Fashion retailer Next said today that like-for-like sales for the 14 weeks to November 1st were down 4.4% on last year, as dwindling confidence continued to drive customers from the high street. And the next quarter is unlikely to be much better: although Next Directory sales will probably end up in positive territory, like-for-like retail sales will be down between 4% and 7%, it says. To make matters worse, the plunging pound is hammering its bottom line by making every stage of its manufacturing process more expensive. So not a lot to shout about, all in all...
Worse still, the struggling Next apparently sees little sign of light at the end of the tunnel. Lower rates and falling commodity prices should put a bit more money back in people’s pockets in 2009, it suggested today – but with house prices falling and unemployment rising, there’s unlikely to be a big shopping binge. ‘On balance we therefore expect negative like-for-likes to continue throughout next year,’ Next confessed. (Its share price has actually nudged upwards today – but only because things don’t seem to have got any worse since the last trading update).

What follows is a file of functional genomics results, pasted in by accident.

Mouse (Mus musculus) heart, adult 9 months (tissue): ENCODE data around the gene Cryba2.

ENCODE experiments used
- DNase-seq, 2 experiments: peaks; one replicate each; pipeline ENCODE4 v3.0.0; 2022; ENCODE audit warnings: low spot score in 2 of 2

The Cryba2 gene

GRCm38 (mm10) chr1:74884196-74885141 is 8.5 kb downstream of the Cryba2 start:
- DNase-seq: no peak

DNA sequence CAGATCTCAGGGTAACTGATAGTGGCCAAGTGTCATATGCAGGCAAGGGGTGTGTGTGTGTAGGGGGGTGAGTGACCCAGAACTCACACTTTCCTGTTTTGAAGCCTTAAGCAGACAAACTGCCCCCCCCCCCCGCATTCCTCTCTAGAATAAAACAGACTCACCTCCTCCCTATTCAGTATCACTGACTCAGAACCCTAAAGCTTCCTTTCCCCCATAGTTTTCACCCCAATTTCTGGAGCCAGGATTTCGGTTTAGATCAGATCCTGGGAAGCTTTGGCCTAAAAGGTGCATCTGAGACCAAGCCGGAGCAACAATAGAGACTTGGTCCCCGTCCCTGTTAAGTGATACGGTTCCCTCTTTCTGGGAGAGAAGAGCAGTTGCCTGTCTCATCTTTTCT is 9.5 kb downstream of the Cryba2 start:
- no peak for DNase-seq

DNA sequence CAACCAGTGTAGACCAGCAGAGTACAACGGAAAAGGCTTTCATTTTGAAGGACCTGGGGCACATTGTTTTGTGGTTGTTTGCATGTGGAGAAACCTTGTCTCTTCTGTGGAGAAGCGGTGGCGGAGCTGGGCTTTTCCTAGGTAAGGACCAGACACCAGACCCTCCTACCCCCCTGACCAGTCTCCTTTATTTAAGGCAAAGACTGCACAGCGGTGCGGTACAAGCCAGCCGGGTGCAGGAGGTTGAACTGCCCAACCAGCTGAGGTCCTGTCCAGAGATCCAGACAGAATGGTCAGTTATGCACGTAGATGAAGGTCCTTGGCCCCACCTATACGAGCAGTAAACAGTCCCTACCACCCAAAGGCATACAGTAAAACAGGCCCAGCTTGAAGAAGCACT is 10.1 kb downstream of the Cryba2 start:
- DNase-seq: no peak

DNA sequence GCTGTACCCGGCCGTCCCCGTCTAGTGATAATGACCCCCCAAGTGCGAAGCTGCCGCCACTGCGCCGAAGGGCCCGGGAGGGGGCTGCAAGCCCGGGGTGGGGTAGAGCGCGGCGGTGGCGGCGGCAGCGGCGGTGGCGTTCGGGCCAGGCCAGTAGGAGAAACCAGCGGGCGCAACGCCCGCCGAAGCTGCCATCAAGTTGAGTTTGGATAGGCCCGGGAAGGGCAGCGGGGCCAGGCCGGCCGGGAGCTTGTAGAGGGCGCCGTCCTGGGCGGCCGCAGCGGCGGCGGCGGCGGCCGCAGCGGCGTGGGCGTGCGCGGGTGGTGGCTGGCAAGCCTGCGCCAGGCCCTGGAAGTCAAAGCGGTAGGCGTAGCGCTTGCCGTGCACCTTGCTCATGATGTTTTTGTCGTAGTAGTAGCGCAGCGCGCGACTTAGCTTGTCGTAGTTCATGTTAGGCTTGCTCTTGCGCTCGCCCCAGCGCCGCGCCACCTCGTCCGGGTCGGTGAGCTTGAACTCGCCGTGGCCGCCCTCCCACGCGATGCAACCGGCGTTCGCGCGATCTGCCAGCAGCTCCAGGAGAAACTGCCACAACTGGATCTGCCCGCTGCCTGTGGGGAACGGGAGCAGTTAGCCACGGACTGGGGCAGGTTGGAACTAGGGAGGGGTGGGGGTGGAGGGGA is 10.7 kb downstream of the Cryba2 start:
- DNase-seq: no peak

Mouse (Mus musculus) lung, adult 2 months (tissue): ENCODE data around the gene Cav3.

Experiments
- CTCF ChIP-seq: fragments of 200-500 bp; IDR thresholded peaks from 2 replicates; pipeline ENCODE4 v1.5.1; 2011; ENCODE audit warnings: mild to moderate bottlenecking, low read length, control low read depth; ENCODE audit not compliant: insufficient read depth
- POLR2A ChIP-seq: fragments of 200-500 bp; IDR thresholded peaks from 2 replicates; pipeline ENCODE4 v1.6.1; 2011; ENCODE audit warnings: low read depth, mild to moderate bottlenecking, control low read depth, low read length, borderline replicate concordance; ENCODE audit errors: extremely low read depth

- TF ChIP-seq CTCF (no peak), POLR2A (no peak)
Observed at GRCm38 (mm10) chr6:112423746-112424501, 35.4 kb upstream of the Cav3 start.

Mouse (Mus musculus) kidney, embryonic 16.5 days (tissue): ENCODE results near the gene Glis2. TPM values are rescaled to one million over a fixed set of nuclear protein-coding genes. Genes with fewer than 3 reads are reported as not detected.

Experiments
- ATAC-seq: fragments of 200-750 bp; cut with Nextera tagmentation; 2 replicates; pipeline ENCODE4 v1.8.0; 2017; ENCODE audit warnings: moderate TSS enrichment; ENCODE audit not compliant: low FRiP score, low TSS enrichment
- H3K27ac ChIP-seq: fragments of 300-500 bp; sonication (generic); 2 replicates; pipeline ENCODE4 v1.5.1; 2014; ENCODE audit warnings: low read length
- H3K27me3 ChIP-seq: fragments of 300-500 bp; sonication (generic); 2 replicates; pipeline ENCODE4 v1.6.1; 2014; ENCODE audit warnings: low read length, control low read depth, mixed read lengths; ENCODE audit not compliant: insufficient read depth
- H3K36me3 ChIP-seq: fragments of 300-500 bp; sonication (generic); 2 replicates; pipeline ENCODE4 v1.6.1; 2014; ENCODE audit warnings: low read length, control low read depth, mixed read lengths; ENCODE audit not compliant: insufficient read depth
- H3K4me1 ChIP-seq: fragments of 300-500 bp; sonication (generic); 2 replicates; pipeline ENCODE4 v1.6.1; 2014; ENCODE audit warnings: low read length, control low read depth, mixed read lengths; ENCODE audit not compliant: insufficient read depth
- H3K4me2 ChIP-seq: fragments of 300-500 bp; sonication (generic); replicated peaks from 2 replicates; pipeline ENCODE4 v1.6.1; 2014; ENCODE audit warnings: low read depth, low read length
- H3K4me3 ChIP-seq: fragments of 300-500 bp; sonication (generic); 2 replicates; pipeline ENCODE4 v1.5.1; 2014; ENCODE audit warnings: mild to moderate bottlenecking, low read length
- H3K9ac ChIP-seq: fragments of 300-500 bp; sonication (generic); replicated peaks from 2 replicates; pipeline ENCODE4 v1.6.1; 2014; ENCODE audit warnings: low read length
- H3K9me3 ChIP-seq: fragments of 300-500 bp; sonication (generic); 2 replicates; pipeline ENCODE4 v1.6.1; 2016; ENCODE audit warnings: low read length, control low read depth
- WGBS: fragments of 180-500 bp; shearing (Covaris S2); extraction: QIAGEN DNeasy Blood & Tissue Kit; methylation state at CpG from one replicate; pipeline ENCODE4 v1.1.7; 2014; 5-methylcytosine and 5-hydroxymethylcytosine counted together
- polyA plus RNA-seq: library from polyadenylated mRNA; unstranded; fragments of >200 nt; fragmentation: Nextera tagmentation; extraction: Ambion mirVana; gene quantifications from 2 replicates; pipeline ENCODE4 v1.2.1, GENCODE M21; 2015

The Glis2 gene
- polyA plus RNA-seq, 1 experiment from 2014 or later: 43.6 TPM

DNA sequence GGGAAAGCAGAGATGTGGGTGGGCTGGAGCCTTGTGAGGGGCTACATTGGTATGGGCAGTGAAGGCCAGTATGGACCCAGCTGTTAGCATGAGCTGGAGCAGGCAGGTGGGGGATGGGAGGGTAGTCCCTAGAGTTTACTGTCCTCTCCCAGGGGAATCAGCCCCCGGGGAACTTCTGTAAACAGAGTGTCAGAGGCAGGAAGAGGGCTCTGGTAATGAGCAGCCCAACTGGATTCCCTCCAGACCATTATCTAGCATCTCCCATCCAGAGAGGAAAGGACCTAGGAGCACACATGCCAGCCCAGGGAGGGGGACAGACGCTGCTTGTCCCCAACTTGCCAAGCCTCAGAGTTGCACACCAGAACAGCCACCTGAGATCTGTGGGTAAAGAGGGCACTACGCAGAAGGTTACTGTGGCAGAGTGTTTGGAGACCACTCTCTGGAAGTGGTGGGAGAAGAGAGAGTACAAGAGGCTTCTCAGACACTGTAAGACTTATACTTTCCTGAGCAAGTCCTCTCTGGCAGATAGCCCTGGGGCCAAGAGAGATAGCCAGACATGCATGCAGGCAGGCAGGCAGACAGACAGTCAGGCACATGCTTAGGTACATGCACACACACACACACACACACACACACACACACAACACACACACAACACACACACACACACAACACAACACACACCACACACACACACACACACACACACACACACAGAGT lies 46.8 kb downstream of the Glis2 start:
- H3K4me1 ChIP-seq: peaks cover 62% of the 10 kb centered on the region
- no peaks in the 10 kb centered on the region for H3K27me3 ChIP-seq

The problems at Next are hardly a surprise – it’s been struggling for months. But after Marks & Spencer reported a 34% drop in half-year profits yesterday, this is still bad news for the high street. It’s clear that mid-market retailers are getting squeezed hard in the slowdown, with customers either opting for cheap and cheerful options instead (by way of contrast, Primark’s sales are up 4% year-on-year) or deciding not to spend their money at all.
Elsewhere, today’s other economic indicators look equally gloomy: the Chartered Institute of Purchase and Supply reports that activity in the service sector (the backbone of the UK economy) has slumped to its lowest level since 1996, while the Office for National Statistics says manufacturing output fell another 0.8% in September, the seventh consecutive monthly drop.
All of which will ramp up the pressure on the Bank of England to vote for a big cut in interest rates at its meeting today, in a bid to stimulate spending. A cut of at least 0.5% is expected, but some argue that we actually need something more dramatic, ideally 1%. Now fuel and food prices are falling, the threat of rampant inflation is subsiding – although the Bank will be wary of letting that genie out of the bottle again...
In today's bulletin:
Barack Obama sweeps to power - now for the hard bit
Next takes another beating
FirstGroup sees wheels come off in US
MT's Little Ray of Sunshine: A canis canem edit world
Why extra training can save you money